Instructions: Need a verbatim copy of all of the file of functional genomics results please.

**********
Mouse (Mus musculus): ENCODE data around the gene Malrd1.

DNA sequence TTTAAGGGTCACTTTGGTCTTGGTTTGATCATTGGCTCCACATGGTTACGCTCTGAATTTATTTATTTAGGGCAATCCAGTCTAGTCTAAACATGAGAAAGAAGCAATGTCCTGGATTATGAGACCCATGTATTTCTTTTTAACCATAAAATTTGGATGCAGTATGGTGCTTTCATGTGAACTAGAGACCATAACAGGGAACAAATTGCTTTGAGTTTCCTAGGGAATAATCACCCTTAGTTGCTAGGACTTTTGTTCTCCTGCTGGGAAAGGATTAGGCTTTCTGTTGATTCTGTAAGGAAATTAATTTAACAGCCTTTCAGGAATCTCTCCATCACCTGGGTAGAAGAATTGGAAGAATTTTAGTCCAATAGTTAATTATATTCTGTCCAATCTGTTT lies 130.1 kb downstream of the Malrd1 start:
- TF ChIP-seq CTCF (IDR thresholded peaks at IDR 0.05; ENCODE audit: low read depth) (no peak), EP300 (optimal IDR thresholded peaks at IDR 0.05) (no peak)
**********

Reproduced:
Mouse (Mus musculus): ENCODE data around the gene Malrd1.

DNA sequence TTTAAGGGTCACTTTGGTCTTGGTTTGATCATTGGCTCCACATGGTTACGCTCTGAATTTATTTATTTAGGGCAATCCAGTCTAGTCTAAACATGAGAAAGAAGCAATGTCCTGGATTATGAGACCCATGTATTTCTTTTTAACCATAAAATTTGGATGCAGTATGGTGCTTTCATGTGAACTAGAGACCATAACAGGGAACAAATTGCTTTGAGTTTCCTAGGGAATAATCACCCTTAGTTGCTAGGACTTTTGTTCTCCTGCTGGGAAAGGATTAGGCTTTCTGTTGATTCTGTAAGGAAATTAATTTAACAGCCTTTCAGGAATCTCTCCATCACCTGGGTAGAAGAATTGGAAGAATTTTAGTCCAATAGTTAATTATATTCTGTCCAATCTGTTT lies 130.1 kb downstream of the Malrd1 start:
- TF ChIP-seq CTCF (IDR thresholded peaks at IDR 0.05; ENCODE audit: low read depth) (no peak), EP300 (optimal IDR thresholded peaks at IDR 0.05) (no peak)